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Midnight Robber Jabs at Trinidadian Independence

Midnight Robber

“Mocking pretenders beware!” declares the NGC Bocas Literary Festival schedule. It is the segment marking the Midnight Robber Showdown. The figure of the Midnight Robber is one of the indigenous offerings of Trinidad and Tobago, and for the afternoon of Friday, April 27, they take over the Abercrombie Street Arcade, just outside the National Library of Trinidad and Tobago home to the festival.

Though it is a long established part of Trinidad Carnival, the Midnight Robber is more a creature of theatre than music and dance. A Midnight Robber is equipped in verbosity and braggadocio, also known as Robber Talk. Words are his tools and he uses them to slash at his competitors, the audience and most importantly the society.

Robber Talk shares much in common with other Caribbean forms which celebrate lyrical dexterity from Tea Meetings to Pecong, Calypso and even Dancehall. Like the speaker in a Tea Meeting, The Midnight Robber uses mainly multiple syllabic words as a part of establishing himself as superior to all those around him, but unlike the former, he doesn’t rely on Malapropism.

The Midnight Robber figure was well placed at the Bocas Lit Fest which declares itself a festival of word and ideas. Additionally, several of the discussions and even some readings focused on exploring Trinidadian and West Indian identity during the Jubilee year for Trinidad and Jamaica.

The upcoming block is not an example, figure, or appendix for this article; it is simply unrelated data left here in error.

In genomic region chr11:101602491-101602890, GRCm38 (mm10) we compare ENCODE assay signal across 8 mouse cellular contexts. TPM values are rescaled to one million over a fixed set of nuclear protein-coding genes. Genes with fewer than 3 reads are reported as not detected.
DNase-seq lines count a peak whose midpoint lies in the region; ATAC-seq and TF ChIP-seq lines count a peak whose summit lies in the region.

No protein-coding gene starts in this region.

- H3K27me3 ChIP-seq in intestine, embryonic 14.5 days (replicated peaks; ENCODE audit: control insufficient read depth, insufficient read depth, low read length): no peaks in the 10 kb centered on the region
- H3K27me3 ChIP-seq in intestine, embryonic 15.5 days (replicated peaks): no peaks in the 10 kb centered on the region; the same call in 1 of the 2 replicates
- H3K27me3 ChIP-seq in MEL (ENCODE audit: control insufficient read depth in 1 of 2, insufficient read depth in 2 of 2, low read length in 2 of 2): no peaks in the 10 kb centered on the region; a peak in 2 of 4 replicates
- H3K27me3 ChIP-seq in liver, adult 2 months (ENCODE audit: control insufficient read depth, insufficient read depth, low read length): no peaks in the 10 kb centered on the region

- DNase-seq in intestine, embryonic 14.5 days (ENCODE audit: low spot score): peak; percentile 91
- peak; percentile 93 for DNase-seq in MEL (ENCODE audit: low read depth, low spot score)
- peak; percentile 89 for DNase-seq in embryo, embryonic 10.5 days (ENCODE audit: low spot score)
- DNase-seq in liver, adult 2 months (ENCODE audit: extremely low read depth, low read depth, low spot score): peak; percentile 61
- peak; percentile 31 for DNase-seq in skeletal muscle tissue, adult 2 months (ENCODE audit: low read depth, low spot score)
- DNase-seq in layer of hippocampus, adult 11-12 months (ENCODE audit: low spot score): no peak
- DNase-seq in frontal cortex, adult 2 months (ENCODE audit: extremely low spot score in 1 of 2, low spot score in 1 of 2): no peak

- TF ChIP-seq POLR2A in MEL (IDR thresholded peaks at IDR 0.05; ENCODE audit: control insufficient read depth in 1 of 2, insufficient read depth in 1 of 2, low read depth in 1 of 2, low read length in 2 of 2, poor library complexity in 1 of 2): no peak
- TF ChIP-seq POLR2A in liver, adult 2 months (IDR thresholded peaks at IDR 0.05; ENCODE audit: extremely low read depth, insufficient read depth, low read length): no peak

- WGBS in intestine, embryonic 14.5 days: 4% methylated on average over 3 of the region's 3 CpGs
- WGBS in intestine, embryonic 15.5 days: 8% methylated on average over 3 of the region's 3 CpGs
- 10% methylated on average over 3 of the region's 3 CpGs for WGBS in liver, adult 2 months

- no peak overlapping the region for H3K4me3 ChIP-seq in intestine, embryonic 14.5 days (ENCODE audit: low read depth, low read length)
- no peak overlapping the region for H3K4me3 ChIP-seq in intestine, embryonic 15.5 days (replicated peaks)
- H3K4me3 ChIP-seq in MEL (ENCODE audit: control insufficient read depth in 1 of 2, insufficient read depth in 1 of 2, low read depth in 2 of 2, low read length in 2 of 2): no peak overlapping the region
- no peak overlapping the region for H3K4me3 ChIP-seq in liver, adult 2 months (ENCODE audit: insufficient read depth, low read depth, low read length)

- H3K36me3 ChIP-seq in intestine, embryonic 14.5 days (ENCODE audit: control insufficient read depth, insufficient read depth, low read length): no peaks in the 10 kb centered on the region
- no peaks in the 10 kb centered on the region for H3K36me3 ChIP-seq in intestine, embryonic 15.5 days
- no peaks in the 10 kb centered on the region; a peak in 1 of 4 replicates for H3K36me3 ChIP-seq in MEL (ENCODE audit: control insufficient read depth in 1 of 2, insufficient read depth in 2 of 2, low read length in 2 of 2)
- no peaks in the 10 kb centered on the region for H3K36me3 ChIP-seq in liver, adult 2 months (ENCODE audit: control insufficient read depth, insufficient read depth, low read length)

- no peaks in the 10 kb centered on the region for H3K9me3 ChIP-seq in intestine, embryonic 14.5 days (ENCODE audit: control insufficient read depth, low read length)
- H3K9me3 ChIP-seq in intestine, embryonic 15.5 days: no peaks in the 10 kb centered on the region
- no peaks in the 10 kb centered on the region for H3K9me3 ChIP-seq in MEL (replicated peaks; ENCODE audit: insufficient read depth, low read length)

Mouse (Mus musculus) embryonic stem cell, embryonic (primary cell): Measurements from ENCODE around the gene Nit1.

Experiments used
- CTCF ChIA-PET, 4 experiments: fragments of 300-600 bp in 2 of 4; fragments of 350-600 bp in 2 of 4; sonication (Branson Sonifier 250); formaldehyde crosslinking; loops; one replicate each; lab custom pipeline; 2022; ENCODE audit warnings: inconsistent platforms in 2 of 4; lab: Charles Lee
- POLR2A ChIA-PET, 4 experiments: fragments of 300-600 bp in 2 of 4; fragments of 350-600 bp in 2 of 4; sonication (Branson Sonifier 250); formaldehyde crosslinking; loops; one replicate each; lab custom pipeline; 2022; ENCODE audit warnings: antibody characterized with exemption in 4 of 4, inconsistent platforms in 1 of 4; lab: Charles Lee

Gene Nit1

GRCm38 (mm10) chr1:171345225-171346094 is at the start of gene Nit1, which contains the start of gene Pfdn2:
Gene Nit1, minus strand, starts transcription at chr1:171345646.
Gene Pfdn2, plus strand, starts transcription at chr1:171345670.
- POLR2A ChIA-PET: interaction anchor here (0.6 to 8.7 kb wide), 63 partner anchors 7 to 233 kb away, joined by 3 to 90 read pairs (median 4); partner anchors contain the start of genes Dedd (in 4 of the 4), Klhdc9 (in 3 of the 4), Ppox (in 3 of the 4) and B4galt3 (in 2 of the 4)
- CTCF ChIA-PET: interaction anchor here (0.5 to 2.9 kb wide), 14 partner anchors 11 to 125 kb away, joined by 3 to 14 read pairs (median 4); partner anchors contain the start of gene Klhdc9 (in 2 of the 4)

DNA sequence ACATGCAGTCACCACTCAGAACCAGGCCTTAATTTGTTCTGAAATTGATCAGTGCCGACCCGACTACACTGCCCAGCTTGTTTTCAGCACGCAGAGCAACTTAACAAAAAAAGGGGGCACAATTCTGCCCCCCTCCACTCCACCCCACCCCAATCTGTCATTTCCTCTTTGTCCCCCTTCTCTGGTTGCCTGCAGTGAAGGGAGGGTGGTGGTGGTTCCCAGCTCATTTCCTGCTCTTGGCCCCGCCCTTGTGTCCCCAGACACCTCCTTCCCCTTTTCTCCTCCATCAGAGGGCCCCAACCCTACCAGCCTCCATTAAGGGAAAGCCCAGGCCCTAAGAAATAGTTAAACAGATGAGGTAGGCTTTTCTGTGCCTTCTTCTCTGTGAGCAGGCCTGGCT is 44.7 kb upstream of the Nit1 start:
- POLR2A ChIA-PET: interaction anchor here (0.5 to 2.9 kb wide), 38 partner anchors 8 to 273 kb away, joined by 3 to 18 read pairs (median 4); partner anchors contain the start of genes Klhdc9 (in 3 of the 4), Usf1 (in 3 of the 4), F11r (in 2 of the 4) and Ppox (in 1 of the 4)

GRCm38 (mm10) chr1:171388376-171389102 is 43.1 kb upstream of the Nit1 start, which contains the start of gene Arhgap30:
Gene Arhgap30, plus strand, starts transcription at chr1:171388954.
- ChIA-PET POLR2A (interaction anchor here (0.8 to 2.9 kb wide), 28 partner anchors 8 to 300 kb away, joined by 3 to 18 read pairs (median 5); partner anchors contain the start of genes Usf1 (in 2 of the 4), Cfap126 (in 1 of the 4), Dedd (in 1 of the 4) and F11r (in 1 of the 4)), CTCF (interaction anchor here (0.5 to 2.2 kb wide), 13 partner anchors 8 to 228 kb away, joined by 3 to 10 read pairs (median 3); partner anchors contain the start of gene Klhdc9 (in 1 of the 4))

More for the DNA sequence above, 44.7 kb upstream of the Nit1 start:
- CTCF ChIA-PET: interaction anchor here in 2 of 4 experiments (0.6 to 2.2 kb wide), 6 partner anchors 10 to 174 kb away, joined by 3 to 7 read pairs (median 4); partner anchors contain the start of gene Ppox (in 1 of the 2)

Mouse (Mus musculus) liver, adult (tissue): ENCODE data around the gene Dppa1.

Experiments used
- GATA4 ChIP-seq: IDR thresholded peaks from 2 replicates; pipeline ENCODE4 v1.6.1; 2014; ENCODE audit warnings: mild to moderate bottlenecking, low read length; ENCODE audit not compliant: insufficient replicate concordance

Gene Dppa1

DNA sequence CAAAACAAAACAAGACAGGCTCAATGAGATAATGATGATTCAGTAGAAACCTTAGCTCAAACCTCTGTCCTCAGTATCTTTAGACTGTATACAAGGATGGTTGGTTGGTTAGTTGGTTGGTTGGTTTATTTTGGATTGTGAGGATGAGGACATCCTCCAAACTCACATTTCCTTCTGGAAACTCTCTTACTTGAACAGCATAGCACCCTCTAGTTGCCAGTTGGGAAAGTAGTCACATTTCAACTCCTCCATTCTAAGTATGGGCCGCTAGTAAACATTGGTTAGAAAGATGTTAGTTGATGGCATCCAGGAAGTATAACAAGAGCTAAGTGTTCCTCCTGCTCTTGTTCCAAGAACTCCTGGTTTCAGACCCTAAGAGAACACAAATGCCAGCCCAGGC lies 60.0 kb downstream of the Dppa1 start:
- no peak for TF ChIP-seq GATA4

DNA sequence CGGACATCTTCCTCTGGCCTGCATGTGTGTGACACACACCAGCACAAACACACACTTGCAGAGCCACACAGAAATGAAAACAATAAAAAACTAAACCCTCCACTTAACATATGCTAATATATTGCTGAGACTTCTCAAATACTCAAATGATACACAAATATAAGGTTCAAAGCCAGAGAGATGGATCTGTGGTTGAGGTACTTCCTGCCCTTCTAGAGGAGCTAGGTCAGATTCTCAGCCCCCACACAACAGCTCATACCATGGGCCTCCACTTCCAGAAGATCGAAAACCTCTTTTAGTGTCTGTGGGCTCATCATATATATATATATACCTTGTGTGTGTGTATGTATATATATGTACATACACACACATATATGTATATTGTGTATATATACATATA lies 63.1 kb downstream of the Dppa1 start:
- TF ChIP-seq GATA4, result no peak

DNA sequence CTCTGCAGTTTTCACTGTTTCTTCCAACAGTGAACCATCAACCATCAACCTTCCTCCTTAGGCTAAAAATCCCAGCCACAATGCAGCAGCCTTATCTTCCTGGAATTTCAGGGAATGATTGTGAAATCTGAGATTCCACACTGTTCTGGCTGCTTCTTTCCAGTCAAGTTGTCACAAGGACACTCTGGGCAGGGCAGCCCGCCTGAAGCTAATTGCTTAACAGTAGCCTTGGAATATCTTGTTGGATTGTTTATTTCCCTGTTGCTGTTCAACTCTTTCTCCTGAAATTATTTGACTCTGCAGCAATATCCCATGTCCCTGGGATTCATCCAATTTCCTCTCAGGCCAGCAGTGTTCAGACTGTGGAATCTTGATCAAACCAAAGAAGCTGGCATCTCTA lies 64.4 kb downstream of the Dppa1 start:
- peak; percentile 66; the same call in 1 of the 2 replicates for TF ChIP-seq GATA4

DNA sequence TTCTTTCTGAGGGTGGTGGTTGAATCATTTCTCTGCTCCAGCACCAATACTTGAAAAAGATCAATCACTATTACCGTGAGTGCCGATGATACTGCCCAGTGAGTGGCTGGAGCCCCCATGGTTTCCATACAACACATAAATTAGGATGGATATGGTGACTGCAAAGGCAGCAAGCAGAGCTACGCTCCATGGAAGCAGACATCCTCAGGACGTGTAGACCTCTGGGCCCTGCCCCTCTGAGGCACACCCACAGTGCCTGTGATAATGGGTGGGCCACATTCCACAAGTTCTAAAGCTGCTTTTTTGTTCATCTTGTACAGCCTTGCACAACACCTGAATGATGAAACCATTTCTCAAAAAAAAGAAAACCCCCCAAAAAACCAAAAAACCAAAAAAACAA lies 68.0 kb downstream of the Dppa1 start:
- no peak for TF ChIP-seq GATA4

Garbed in elaborate costumes featuring sequins, wide-brimmed hats, skulls, furry animals and even a cape bearing the faces of numerous heroes including Jamaica’s national heroes Sam Sharpe and Nanny,  Kurits Gross, Fedon Honoré, Johnny Stolimeyer and Bill Trotman regaled the audience with their performance.

Behind their masks and the grandiose speech is a discussion about Trinidad 50 years after independence. Each of the five robbers declare themselves the true robber of independence.  “I’m the Crime Minister of Independence,” declared one. They poked at issues from waste of public funds to the Americanization of Trinidadian food culture.

Usually a solitary creature, the Midnight Robbers declared that for the first time they may have to seek unity to overcome the ills of the society. “For once Robbers will have to act collectively, cause we cannot withstand them independently,” they declared.

The Midnight Robber Showdown was another of the elements which allowed The Bocas Lit Fest to achieve success on multiple levels. The festival, which ended its second staging on Sunday April 29, was admirably marked by diversity providing four days of readings, performances, discussions, awards and films.